The U.S. Environmental Protection Agency (EPA) recently requested public comments on whether pollutant discharges that reach “waters of the United States” are subject to regulation under the Clean Water Act (CWA) and require National Pollutant Discharge Elimination System (NPDES) permits. This announcement comes on the heels of a recent Ninth Circuit decision finding that certain underground wastewater discharges in Hawaii required permits under the Clean Water Act.
While the Clean Water Act does not expressly give the EPA regulatory authority over groundwater, in the past these situations have generally been evaluated by the EPA on a case-by-case basis. The primary issue has centered around whether the pollutants discharged into groundwater eventually reach jurisdictional waters of the United States. The EPA has never definitively stated that CWA permits are required for pollutant discharges to groundwater, but has indicated in the past that pollutants discharged from point sources to jurisdictional surface waters that occur via groundwater or other subsurface flow that has a direct hydrologic connection to the surface water may require CWA permits.
The EPA now appears to be taking a more structured approach that contemplates a new rulemaking on the topic. Specifically, the agency seeks comment on whether subjecting discharges to groundwater to CWA permitting is “consistent with the text, structure, and purposes of the Clean Water Act,” and if so, “whether those releases would be better addressed through other federal authorities as opposed to the NPDES permit program.”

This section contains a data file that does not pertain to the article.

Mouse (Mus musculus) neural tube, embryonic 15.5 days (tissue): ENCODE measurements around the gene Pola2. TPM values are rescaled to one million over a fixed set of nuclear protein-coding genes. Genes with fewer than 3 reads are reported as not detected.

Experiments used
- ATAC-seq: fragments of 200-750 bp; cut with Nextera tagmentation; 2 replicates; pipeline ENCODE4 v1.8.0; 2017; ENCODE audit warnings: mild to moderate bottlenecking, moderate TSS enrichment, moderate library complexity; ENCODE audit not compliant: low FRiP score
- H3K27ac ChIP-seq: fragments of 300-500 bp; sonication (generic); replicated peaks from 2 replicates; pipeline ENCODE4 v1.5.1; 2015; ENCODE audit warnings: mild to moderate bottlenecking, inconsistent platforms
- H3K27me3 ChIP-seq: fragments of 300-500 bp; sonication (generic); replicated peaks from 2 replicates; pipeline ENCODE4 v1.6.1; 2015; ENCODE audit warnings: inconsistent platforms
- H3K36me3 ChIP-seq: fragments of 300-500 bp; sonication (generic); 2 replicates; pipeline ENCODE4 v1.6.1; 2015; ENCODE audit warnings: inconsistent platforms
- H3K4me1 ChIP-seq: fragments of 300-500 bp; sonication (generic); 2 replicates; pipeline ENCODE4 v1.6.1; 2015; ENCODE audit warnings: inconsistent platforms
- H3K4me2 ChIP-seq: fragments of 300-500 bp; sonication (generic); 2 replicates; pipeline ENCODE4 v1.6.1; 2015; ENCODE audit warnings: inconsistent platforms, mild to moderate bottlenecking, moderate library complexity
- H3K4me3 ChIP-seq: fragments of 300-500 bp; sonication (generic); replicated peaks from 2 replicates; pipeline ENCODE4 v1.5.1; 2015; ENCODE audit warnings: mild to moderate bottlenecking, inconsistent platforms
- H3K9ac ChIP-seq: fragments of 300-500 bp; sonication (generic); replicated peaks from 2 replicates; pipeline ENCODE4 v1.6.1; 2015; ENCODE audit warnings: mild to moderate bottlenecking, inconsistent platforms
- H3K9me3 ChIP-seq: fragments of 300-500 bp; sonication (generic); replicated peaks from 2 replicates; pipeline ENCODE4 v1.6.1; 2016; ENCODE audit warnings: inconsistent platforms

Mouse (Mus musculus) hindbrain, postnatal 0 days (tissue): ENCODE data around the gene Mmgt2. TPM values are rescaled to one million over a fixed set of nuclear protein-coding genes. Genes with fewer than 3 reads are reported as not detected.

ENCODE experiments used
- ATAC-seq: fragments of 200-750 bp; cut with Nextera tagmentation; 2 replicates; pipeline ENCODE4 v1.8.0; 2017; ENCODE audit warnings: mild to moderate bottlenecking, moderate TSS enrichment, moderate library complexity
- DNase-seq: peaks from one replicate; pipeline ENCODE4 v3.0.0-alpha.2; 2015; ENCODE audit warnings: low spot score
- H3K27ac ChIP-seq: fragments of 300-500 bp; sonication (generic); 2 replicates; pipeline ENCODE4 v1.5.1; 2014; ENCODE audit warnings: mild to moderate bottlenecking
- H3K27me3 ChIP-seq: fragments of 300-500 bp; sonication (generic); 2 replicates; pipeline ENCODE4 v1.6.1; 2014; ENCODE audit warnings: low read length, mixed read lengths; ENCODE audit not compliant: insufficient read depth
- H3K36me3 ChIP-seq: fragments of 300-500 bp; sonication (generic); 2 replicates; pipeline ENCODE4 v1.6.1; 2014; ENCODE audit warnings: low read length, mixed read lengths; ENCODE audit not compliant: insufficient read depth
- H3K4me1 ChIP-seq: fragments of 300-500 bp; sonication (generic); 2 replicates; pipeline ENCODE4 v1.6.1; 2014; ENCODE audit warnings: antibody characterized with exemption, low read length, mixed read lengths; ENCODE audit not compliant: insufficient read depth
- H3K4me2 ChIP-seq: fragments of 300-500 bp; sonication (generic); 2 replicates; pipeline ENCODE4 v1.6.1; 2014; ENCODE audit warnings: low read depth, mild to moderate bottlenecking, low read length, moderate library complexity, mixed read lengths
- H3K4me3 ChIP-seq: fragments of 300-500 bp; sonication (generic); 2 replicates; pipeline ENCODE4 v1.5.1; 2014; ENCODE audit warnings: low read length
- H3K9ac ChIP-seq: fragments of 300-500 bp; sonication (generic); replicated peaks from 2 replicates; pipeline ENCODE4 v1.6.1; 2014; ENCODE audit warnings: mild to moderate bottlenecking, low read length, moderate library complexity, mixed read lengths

In the request for comment, the EPA also acknowledges that discharges to groundwater are currently regulated by the federal Safe Drinking Water Act’s Underground Injection Control program, as well as by state regulatory programs.
While the EPA has not said what it will do with comments submitted in response to its request, they are likely to be used to inform either a new rulemaking or administrative guidance on this issue. It is also possible that comments will be used to inform the ongoing rulemaking associated with the Trump Administration’s planned replacement for the “Clean Water Rule.” In any event, any new rulemaking or guidance in this area could impact the many industries that discharge to groundwater including mining, oil and gas, wastewater disposal, and CO2 storage.
Affected companies or industries should consider responding to the EPA’s request for comments by May 21, 2018.